Jim's engine choice may seem odd if you're not old enough to remember the impact Oldsmobile and Cadillac made by introducing the first of the mass-produced overhead-valve V-8s. "It's kind of old school," Jim explained. "Back in my day it was always, `What you got in it?' Well, I got an Olds. No matter what brand of car it was, an Oldsmobile engine was the one to have in it."

Admittedly the '70s-vintage 350 is a different series than the 303-394s the company made throughout the '50s and early '60s. But Jim's reasons go back to his objective of a driver, and parts availability in far-flung places goes a long way to comfort, even if only for peace of mind in far-flung places.

That pragmatism threads its way through the entire truck. Ford F-100 frames are both strong and versatile, so Laurie kept it, however, instead of clipping it with an obsolete suspension he employed a Total Cost Involved crossmember. It uses tubular control arms and Air Ride Technologies air springs, but everything that bolts to it is OEM: Chrysler ball joints, Fox-body Mustang power steering rack, midsize Ford brake rotors, and midsize GM calipers. Even the hard and soft brake lines that feed them came from the local parts store.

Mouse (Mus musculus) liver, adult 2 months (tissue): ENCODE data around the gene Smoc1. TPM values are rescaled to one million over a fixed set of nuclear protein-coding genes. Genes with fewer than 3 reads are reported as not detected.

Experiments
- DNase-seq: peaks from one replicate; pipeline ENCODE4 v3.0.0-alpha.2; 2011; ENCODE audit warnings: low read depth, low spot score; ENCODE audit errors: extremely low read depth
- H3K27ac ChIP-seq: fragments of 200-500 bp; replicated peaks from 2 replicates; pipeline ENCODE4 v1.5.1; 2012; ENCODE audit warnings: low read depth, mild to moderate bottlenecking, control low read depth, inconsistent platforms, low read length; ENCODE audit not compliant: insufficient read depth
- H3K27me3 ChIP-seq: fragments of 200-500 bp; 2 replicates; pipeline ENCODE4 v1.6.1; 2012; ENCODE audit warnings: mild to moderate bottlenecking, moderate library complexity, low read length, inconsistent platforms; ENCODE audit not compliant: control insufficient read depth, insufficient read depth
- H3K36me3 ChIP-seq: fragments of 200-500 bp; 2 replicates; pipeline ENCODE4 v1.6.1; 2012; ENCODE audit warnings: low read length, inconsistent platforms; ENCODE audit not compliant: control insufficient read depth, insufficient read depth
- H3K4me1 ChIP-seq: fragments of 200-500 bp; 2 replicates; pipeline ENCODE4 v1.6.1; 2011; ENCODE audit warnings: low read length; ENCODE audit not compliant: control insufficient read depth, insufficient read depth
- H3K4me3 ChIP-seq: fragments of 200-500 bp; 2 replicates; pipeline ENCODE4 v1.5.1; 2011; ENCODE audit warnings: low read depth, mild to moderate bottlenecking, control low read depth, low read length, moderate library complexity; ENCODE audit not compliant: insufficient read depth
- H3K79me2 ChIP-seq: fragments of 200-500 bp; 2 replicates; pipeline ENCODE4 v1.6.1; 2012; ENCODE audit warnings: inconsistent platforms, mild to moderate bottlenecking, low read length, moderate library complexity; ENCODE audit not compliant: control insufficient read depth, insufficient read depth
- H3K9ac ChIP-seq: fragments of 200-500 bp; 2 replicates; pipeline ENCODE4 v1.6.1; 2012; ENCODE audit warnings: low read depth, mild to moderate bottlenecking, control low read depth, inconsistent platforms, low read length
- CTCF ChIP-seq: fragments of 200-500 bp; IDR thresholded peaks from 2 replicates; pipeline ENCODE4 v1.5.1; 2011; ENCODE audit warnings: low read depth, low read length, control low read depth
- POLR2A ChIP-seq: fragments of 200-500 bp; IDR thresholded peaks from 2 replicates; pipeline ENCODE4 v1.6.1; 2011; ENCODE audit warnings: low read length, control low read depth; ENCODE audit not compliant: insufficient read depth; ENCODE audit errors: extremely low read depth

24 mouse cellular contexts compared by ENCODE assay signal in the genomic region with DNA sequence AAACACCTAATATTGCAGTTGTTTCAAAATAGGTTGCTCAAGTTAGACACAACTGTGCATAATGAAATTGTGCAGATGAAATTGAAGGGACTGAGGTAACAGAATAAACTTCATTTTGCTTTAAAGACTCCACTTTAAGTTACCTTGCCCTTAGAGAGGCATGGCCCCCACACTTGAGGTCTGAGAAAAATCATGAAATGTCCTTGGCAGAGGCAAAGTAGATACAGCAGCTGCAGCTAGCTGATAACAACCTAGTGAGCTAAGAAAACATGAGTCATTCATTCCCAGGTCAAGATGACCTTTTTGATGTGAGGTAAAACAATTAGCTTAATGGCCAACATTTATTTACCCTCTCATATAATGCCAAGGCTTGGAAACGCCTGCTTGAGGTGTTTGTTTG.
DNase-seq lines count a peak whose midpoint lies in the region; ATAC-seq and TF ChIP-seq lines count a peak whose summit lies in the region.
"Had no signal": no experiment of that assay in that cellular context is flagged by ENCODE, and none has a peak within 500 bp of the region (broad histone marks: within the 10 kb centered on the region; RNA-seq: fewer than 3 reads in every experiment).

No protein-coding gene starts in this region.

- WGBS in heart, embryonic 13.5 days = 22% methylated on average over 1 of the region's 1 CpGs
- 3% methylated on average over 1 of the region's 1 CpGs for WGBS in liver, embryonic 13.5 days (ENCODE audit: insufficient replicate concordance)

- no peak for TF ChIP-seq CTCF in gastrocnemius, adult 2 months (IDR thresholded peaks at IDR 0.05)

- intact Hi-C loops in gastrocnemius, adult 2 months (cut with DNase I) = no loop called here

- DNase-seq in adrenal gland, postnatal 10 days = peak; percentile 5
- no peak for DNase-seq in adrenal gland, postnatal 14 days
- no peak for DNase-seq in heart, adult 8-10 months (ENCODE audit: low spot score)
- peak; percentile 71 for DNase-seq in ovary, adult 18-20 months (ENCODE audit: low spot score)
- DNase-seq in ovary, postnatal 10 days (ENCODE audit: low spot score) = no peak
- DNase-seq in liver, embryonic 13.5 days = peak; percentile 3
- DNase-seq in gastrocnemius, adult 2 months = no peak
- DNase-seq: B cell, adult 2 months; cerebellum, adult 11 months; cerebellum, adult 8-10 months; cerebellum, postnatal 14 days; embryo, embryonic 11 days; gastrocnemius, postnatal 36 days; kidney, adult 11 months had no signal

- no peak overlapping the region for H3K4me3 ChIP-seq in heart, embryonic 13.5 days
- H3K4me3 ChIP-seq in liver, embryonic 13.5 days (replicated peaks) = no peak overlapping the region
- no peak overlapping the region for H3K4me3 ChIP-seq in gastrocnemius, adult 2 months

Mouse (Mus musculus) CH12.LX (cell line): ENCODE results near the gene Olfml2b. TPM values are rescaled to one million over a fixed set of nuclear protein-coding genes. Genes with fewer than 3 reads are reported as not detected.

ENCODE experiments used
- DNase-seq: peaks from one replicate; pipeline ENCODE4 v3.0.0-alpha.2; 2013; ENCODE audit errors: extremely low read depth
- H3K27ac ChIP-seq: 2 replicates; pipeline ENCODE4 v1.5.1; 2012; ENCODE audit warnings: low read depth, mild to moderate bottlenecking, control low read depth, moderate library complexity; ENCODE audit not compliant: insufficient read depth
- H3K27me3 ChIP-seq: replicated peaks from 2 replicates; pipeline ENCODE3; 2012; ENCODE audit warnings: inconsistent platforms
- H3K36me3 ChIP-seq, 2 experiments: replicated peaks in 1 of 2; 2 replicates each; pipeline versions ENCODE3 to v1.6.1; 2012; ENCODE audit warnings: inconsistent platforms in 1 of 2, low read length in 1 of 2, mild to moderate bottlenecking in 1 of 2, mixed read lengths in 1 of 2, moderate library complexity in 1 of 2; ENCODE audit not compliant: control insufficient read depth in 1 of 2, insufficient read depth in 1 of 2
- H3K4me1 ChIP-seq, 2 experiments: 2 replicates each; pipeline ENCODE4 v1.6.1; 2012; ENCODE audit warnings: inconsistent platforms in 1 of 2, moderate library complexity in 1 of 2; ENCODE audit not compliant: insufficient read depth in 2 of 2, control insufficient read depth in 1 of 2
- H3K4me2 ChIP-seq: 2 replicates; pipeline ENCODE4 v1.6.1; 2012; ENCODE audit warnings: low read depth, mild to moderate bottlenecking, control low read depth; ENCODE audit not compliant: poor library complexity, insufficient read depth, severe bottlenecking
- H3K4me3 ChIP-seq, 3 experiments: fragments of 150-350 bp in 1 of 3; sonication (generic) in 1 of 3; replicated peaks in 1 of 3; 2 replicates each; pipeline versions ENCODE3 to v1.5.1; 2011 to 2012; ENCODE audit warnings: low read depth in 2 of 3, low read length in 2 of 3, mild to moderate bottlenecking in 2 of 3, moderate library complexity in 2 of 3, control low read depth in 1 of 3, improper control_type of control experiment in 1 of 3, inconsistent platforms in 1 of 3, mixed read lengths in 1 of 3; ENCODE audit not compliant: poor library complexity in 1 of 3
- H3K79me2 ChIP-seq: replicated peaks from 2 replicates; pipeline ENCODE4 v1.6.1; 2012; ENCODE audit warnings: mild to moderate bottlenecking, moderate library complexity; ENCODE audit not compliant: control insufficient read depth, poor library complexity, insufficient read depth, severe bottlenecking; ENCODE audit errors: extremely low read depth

Laurie kept the 9-inch axle and its stock internals, but since the plan called for air springs he dispensed with the parallel-leaf system. In its place is a complete Air Ride Technologies Air4Link, the company's parallel four-link/Panhard-bar system designed to work specifically with its springs.

"At first I wanted stock outside, but with an automatic transmission, the Olds, and a 9-inch rearend," Jim summarized. "I wanted it so I could get in it and take it to California with no problems."

Thus far Laurie's driven probably the most road time in the pickup. "I've put on maybe 200,000 miles," Jim speculates. "I'm waiting for the weather to get a little bit warmer. And then I'm going to get going."